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I’m Goldie Blumenstyk, a senior writer at The Chronicle of Higher Education, covering innovation in and around academe. As the Covid-19 crisis continues, here’s what I’m thinking about this week.
Relax. This isn’t another article urging undergrads to take a gap year rather than enroll for what inevitably will be a less-than-ideal college experience, even under the most optimistic scenarios. Sure, gap years can be great. But news-media fawning over them aside, I also recognize that gap years are, as the Lumina Foundation president Jamie Merisotis recently argued, “a fantasy for the vast majority of students” who lack the financial resources, flexibility, and family support to pursue them.
Still, gap years are my inspiration this week. That’s because, in many ways, the 2020-21 academic year looks like an ideal time for colleges themselves to borrow from the creative approaches some outside programs are taking. Colleges have the chance to fashion a different kind of academic year, one that is adaptable to the uncertainties of face-to-face teaching and reflective of the unique circumstances we’re all in. After all, if a deadly global pandemic, sweeping protests over racial injustice, and growing recognition of the schisms of income inequality don’t add up to a teachable moment deserving of a new kind of higher-ed experiment, what would?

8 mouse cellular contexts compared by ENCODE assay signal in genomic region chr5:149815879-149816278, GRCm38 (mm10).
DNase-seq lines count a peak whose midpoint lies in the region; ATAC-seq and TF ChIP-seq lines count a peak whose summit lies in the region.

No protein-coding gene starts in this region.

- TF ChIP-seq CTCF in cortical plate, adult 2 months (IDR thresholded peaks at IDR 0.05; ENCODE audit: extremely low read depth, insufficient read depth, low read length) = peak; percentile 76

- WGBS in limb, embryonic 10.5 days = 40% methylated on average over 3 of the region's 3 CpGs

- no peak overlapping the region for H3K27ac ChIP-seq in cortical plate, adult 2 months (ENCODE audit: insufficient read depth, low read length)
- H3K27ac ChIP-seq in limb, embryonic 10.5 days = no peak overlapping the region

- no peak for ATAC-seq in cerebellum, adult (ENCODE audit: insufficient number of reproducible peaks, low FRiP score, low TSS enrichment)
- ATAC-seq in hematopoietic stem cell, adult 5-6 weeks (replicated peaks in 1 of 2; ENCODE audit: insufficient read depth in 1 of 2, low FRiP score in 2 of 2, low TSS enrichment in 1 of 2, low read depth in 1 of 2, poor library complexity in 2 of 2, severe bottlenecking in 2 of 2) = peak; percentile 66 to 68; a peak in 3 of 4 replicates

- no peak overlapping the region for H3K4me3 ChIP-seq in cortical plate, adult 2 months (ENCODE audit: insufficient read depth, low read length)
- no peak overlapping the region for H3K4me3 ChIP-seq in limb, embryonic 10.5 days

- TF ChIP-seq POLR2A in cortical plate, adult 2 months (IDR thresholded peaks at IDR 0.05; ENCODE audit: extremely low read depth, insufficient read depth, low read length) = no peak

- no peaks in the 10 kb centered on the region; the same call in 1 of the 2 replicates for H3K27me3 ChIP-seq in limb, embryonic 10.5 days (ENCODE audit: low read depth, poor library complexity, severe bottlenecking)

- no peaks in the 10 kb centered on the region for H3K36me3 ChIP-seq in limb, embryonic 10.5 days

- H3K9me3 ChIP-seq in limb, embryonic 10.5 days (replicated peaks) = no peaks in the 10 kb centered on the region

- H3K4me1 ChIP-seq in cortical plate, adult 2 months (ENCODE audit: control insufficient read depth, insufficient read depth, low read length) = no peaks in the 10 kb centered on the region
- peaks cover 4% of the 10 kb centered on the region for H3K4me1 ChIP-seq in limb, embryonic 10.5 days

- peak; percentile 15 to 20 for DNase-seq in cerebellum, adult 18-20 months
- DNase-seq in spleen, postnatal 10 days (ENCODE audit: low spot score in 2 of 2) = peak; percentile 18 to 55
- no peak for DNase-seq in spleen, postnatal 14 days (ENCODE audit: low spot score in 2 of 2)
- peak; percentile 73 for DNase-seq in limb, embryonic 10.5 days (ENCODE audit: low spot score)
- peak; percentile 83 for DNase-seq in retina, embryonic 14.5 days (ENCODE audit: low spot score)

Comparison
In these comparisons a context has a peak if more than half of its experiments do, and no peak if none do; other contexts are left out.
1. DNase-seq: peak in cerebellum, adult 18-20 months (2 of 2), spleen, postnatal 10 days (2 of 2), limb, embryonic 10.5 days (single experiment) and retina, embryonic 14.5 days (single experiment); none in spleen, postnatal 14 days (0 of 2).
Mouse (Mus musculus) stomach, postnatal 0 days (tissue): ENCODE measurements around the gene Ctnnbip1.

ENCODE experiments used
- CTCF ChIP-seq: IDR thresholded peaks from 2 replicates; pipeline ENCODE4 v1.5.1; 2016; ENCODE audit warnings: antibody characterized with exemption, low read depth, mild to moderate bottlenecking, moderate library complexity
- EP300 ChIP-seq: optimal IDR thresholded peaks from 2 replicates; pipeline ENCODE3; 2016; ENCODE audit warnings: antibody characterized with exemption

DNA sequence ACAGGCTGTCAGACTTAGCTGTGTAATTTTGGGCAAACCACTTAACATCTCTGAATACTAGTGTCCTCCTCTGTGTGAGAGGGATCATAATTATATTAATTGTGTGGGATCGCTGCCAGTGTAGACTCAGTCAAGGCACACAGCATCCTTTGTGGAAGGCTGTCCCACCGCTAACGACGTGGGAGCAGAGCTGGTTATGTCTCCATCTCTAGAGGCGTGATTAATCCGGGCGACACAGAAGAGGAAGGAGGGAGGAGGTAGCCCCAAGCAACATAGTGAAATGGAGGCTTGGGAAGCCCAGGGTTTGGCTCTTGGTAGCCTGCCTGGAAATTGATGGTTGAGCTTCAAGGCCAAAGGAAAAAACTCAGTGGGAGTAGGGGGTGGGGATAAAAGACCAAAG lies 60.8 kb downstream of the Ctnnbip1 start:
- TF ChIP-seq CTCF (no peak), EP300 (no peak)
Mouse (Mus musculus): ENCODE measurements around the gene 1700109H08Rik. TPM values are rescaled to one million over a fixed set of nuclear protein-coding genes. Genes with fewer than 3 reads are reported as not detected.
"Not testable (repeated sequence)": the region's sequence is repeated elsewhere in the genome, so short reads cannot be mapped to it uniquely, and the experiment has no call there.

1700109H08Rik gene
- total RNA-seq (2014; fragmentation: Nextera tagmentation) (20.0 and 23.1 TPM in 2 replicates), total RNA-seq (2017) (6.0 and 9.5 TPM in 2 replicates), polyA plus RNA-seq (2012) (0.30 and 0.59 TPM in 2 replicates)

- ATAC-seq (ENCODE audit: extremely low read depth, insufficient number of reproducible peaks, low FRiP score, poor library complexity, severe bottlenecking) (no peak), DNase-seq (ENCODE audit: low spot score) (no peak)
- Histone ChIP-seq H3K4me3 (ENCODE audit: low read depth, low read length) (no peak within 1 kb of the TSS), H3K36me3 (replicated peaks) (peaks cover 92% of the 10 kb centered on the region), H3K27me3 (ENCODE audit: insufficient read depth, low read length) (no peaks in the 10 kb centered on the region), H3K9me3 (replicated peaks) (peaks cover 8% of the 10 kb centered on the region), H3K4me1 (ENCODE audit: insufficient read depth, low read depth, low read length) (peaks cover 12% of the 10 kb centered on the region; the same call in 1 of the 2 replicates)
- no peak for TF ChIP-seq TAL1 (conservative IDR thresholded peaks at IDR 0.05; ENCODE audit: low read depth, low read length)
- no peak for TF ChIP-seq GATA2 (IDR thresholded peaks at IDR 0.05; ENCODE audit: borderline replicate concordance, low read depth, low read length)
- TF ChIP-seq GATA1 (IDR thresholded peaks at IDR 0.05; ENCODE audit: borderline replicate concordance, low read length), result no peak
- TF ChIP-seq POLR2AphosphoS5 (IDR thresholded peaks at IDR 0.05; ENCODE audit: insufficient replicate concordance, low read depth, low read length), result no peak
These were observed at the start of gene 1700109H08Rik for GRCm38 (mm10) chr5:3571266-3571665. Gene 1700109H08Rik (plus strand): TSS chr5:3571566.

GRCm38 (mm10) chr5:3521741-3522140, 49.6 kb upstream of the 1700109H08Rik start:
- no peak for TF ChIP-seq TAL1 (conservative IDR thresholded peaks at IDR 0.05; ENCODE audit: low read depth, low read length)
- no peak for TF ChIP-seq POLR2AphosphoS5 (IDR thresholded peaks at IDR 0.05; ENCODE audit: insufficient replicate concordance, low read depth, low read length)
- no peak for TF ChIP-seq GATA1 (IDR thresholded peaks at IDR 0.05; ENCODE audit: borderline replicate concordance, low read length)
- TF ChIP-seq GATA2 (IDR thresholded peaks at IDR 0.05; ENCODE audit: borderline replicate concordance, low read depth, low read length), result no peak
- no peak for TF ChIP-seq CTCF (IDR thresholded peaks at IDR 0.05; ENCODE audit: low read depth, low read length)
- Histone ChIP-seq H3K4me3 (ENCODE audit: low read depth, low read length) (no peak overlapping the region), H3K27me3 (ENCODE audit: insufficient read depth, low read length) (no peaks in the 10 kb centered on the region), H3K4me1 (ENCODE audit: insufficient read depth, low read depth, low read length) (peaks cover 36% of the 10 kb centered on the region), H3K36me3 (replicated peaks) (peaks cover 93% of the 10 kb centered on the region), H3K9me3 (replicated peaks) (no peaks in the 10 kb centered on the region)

The gap-year programs that intrigue me are the ones that will be operating in virtual mode with academic components. Take the nonprofit Global Citizen Year, which has ditched its international service-learning postings for 2020-21 and instead is offering students a remote semester of mentor-guided community-based projects and training in leadership and mindfulness. The Global Citizen Academy, as it’s called, will also include online academic work developed in conjunction with the Minerva Project and delivered on its platform.
The Virtual Gap Program that Champlain College, in Vermont, just rolled out is another interesting model. (I especially appreciate how the college introduces the idea on its website, acknowledging: “This is admittedly a weird time.”) Developed by the college’s faculty members and administrators, the program will offer up to six academic credits, an online lecture series with “big thinkers,” and a supervised virtual internship.